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Need To Know About English Black Labrador Retrievers!

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A particular colour variation of the English Lab retriever is known as an English black Labrador.

The English Labrador and the American Labrador are of the same breed, however there are some significant differences between them.

Due to the fact that four out of nine possible gene pairings lead to a black coat, black Labs are really the most prevalent colour.

Should you bring home an English black labrador you find for sale or adoption?

If the correct kind of pet owner is chosen, these dogs make wonderful pets.

Vital Records

Species: purebred
Weight: 55 to 80 lbs.
21.5 to 24.5 inches tall
Coat: High-shedding black with some yellow and chocolate variants.
Life expectancy: 10 to 12 years
High level of intelligence and trainability
Friendly and loving disposition
Energy Level: High Breeding History
Although Labrador retrievers are now available in both English and American varieties, they were originally bred in England and Wales as retriever rifle dogs.

But because they were developed from imported Canadian stock, they were given the Labrador region’s name.

Even in the early 1800s, when Labradors first began to be bred, black Labradors were more common than any other colour.Continue reading to see why and

Make a decision regarding if they are the ideal new puppy to bring into your home.

As an established breed for guide dogs, labradors are frequently seen as working dogs.
Yellow, brown, or black are the three colours available for Labrador retrievers.

Naturally, English black Labs are usually black.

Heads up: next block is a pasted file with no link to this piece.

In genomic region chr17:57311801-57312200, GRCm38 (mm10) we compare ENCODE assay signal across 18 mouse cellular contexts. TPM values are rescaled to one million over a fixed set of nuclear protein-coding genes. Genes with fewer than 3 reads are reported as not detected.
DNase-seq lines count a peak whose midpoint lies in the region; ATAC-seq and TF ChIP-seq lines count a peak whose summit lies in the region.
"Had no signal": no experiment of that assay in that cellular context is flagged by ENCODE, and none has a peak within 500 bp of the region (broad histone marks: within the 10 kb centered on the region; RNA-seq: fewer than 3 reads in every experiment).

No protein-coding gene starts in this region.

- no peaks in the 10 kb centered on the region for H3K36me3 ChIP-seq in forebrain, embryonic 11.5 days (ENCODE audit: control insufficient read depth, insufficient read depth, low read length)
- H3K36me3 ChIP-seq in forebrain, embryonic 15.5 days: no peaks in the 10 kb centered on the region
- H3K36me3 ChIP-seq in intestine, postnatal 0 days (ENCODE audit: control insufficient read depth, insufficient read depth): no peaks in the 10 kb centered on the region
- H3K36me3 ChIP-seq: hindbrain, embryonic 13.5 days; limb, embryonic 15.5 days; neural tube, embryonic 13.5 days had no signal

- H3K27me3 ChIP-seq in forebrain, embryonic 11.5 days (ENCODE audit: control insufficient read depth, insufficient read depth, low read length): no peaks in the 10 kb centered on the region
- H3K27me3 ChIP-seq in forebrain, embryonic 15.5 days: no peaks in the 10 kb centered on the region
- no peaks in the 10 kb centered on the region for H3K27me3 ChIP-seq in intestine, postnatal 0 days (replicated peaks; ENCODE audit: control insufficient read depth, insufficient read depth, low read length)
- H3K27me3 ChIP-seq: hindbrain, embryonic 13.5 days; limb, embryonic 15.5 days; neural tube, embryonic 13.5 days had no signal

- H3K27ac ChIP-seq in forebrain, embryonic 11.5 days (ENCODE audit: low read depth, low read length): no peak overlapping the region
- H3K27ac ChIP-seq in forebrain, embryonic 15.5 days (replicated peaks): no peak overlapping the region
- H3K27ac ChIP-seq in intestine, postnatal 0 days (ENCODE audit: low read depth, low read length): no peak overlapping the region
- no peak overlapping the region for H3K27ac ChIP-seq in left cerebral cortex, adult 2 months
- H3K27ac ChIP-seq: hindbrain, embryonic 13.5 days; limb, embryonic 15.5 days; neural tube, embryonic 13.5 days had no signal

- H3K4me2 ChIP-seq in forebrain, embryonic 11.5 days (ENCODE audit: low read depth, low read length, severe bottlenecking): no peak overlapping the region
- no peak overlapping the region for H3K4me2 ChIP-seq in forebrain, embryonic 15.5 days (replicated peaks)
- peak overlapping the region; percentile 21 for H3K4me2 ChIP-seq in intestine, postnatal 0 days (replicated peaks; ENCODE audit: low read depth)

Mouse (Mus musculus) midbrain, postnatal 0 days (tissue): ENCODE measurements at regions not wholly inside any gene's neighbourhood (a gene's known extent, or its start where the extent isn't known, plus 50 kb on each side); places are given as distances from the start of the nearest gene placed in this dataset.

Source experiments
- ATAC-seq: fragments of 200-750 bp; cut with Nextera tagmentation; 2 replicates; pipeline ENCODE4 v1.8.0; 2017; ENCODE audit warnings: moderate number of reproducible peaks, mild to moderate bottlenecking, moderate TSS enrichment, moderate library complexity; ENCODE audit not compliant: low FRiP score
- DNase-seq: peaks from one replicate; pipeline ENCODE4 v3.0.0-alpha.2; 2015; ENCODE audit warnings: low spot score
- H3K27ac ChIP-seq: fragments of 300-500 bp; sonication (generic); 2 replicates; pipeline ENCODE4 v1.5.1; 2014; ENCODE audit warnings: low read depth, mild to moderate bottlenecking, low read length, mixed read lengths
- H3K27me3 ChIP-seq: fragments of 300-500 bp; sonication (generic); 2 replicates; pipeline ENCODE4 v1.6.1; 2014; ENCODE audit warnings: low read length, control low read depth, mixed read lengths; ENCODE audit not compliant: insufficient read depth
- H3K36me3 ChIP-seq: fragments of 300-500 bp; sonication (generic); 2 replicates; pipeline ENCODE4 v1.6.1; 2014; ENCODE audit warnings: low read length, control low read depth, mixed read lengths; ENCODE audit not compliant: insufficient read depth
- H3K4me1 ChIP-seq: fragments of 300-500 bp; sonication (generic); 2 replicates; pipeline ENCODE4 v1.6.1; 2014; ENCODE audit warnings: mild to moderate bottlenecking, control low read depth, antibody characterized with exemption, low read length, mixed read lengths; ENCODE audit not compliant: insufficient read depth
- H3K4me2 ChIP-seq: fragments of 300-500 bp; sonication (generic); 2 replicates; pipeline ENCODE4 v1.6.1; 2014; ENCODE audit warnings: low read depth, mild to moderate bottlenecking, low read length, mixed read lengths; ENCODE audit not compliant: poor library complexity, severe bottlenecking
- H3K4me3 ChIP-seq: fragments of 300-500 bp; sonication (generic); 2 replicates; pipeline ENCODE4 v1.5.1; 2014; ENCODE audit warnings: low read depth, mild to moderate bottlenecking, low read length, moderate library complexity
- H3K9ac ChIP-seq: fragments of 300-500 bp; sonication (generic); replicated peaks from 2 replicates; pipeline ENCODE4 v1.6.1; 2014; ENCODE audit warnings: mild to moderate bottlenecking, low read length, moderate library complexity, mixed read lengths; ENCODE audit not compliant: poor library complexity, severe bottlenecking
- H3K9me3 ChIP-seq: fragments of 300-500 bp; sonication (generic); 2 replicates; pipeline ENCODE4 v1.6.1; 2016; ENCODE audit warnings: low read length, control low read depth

With four out of every nine puppies being born black on average, this is the most frequent colour for Labrador retrievers.

Of course, if a reputable Lab Retriever breeder desired it, they could match their sire and dam to have an exclusively black litter. An all-yellow or all-chocolate litter would be similar.

Okay, so we all know that Labs come in three colours. But did you know that Labrador can also be “brindle” or “black and tan” coloured? This is caused by a recessive gene, which both parents must pass on.

We had many black and tan puppies when I first began raising guide dog pups, notably Escort and Eagan.

The ideal canine companion, Labrador retrievers have a wonderful temperament that combines intelligence and friendliness.

Labs are among the breeds thought to be the most intellectual, and they also have a strong desire to please. Since they are easily motivated by reward, they are very trainable.

With the use of positive reinforcement, they might only need to hear a directive multiple times in order to comprehend what is expected of them.

Additionally, they exhibit an intense work ethic and have the ability to focus for long stretches of time.

Additionally, they are amiable dogs by nature and form strong bonds with their families.

Stetson, an English black Labrador Retriever, was my initial guide dog puppy in training.

Compared to other prominent working dog breeds like German Shepherds and Golden Retrievers, they appear to pick up the necessary skills more quickly.

Notably, Labradors may be trained to carry out extremely difficult jobs.